‘Jersey Boys’ lacks sparkle
Clint Eastwood has not aged well. But I don’t mean physically. I’m sure the 84-year-old actor and director is still as strapping as he was back in his heyday in the ’70s. But his eye for direction has definitely lost some sparkle. The man behind the camera for critical hits such as “Mystic River” and “Million Dollar Baby” has now directed two very dull, lackluster films – “J. Edgar” and the new release “Jersey Boys.” Given his pedigree, I’m sure the producers of “Jersey Boys” relished the opportunity to have such an accomplished director take charge of their film but sometimes it’s not good to get enamored by reputation.
Perhaps “Jersey Boys” just isn’t the right genre for Eastwood. The true story of how four young men from New Jersey formed the hit group, The Four Seasons, has enjoyed a hugely successful run on Broadway, winning numerous Tony Awards and would seem to be a natural pick for transition to the silver screen.
I’m a huge fan of the musical myself, having seen it live twice, and knowing the amount of energy produced by the show, was expecting similar in the film. But the film falls terribly flat throughout with just a few rare moments of promise, only to be followed by more bland dreariness. Granted, “Jersey Boys” the film isn’t a musical, but more of a biopic, but a story such as theirs deserves better than this.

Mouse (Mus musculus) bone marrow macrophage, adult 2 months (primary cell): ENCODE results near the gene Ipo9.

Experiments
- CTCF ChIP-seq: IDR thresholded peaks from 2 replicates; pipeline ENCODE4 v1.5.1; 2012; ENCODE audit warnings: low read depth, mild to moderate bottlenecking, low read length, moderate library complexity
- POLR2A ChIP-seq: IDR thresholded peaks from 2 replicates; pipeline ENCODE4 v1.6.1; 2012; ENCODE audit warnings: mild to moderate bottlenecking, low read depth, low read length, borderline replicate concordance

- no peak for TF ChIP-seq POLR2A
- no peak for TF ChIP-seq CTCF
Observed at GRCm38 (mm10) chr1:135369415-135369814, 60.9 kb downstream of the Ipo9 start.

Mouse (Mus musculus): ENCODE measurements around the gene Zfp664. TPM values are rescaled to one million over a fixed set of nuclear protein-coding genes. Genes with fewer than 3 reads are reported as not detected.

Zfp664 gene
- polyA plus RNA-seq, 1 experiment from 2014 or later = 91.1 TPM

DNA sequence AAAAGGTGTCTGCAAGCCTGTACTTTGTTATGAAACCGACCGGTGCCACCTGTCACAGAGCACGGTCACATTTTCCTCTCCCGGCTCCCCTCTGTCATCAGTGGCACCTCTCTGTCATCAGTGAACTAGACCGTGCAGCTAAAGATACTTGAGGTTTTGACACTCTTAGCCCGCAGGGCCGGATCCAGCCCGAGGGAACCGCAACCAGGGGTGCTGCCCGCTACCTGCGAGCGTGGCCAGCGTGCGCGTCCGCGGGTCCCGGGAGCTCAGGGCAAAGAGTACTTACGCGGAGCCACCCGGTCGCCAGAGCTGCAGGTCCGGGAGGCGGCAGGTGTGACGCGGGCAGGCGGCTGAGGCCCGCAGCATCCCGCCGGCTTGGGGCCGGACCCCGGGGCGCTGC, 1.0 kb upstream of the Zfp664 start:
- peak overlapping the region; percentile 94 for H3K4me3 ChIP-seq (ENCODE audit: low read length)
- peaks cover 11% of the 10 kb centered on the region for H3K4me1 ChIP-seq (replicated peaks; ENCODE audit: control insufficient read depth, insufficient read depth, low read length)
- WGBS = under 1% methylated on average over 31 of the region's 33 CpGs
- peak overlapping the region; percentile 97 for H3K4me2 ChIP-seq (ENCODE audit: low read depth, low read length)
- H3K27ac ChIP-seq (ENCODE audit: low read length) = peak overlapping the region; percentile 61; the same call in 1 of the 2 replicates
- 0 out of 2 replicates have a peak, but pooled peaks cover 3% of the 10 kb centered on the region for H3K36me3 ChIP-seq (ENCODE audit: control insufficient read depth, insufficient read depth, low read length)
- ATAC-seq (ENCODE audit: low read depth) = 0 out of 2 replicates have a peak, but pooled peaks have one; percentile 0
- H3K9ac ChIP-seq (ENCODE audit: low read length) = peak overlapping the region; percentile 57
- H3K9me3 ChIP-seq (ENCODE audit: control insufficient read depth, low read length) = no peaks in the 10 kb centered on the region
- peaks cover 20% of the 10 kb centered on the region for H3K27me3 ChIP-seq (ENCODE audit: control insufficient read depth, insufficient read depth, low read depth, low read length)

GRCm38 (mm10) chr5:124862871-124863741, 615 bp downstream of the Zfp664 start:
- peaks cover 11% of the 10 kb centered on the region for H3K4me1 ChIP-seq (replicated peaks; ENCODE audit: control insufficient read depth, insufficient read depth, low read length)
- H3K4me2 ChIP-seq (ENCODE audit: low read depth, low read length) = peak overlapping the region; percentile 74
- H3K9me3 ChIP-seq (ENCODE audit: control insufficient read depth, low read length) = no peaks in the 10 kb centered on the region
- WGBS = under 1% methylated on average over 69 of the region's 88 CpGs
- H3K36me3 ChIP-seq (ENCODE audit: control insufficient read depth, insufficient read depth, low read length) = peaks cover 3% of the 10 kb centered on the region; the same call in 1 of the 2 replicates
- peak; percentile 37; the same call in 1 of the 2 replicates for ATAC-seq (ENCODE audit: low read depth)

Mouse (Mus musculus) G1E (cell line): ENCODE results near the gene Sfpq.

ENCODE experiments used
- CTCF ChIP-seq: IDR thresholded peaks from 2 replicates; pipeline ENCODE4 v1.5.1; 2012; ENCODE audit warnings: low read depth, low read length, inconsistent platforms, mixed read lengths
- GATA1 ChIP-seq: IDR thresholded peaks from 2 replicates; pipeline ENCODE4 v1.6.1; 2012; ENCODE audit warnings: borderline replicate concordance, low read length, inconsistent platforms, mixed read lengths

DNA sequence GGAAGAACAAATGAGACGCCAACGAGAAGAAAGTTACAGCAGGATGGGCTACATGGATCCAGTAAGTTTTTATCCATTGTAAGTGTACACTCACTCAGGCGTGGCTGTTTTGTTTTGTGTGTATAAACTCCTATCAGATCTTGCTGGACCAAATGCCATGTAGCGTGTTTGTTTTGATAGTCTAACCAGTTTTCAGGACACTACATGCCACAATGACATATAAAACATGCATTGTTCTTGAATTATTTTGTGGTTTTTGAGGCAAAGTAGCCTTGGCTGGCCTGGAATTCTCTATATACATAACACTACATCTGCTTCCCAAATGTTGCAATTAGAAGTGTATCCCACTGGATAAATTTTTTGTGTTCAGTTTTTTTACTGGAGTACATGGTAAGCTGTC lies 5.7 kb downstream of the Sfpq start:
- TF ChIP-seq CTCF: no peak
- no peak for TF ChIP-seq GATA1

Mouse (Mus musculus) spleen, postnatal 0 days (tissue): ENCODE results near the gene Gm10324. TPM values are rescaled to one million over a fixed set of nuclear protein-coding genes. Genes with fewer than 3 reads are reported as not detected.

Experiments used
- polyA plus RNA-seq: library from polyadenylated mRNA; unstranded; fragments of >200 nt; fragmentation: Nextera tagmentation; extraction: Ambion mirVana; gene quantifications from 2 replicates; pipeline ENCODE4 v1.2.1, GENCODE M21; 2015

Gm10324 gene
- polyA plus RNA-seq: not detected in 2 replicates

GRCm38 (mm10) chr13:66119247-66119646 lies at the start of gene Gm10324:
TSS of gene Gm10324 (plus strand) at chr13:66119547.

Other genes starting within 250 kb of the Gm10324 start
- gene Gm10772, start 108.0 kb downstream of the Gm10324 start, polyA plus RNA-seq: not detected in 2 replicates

Much like Eastwood’s previous film “J. Edgar,” “Jersey Boys” suffers from bad pacing, uninteresting storytelling and a total lack of energy. Even the colors appear to be washed out, resulting in a very bleak color scheme, where everything looks like a variation of shades of gray. There are few laughs sprinkled in throughout (mostly taken verbatim from the musical) but the film just lacks any kind of energy. This lackluster tone is especially evident in the musical pieces. Every scene where The Four Seasons perform their hits such as “Sherry” and “Big Girls Don’t Cry” lacks any hint of oomph. Even the big brass section that highlights “Can’t Take My Eyes Off of You” sounds strangely off pitch.
I was very disappointed in the quality of singing in the film. John Lloyd Young has a difficult time matching Frankie Valli’s unique high toned voice and often sounds flat or overly nasally. This is even more shocking because Young played the same character in the Broadway play.
But Young isn’t the only actor to give a weak performance. I often felt like I was watching a bad TV movie with all the overly stereotypical Italian accents and behavior. I can only imagine what a true master like Scorsese could have done with this film. The only standout among the cast is Vincent Piazza who plays Tommy DeVito, the leader of the group. He’s the only one who seems to know he’s in film instead of a live play and give a great charismatic performance.
“Jersey Boys” could have been great had it been directed by someone who could infuse the energy the film deserves. I wanted the film make me get out of my seat and dance. Instead, I slouched down in complete boredom.